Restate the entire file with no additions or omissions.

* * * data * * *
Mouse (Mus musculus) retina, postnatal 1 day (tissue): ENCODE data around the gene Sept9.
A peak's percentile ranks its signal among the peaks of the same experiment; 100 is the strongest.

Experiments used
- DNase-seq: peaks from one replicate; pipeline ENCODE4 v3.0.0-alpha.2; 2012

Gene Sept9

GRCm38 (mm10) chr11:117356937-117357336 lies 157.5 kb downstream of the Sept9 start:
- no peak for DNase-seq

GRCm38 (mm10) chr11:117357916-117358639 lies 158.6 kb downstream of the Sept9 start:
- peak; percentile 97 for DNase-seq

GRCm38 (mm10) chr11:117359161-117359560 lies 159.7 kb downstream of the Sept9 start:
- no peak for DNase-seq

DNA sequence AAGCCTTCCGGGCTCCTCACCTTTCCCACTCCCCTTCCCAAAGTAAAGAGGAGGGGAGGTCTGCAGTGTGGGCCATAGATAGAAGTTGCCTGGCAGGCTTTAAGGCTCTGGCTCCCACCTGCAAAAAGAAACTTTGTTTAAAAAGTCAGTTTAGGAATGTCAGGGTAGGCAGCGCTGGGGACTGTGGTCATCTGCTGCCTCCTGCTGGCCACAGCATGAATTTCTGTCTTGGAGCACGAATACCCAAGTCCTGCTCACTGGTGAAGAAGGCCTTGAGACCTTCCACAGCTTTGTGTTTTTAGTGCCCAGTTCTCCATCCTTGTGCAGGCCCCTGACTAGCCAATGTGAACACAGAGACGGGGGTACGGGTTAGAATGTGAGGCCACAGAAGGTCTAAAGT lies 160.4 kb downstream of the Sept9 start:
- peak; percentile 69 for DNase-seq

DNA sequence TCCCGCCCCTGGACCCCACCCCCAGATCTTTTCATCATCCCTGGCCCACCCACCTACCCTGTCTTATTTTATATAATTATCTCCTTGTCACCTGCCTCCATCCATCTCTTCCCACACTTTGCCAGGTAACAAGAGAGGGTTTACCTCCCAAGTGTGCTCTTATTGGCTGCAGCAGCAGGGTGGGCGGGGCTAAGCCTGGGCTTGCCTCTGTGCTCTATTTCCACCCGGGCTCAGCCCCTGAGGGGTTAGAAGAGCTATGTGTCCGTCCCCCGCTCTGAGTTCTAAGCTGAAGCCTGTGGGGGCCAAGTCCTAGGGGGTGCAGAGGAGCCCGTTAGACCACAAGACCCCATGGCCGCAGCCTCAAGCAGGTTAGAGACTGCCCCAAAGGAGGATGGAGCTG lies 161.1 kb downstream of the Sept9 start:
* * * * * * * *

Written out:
Mouse (Mus musculus) retina, postnatal 1 day (tissue): ENCODE data around the gene Sept9.
A peak's percentile ranks its signal among the peaks of the same experiment; 100 is the strongest.

Experiments used
- DNase-seq: peaks from one replicate; pipeline ENCODE4 v3.0.0-alpha.2; 2012

Gene Sept9

GRCm38 (mm10) chr11:117356937-117357336 lies 157.5 kb downstream of the Sept9 start:
- no peak for DNase-seq

GRCm38 (mm10) chr11:117357916-117358639 lies 158.6 kb downstream of the Sept9 start:
- peak; percentile 97 for DNase-seq

GRCm38 (mm10) chr11:117359161-117359560 lies 159.7 kb downstream of the Sept9 start:
- no peak for DNase-seq

DNA sequence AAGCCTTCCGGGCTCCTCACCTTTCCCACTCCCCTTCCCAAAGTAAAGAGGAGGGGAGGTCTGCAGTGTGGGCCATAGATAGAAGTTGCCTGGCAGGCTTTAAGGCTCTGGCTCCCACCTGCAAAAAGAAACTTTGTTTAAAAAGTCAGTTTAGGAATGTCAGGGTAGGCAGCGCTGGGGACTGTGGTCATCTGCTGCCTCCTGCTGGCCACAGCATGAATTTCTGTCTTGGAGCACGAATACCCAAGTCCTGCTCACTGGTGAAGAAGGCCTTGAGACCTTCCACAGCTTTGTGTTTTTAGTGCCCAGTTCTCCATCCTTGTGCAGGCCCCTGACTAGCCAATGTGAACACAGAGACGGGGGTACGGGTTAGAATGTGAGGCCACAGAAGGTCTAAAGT lies 160.4 kb downstream of the Sept9 start:
- peak; percentile 69 for DNase-seq

DNA sequence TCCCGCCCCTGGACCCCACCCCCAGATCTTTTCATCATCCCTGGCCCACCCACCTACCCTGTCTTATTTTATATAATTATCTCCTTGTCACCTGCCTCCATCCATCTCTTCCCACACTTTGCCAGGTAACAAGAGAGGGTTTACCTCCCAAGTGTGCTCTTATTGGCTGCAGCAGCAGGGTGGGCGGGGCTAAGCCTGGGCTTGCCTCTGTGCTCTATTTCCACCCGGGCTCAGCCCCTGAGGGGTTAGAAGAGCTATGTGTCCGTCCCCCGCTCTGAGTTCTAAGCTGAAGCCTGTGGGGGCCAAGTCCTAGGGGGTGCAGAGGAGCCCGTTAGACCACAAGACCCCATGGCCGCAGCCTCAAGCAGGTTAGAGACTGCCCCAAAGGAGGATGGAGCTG lies 161.1 kb downstream of the Sept9 start: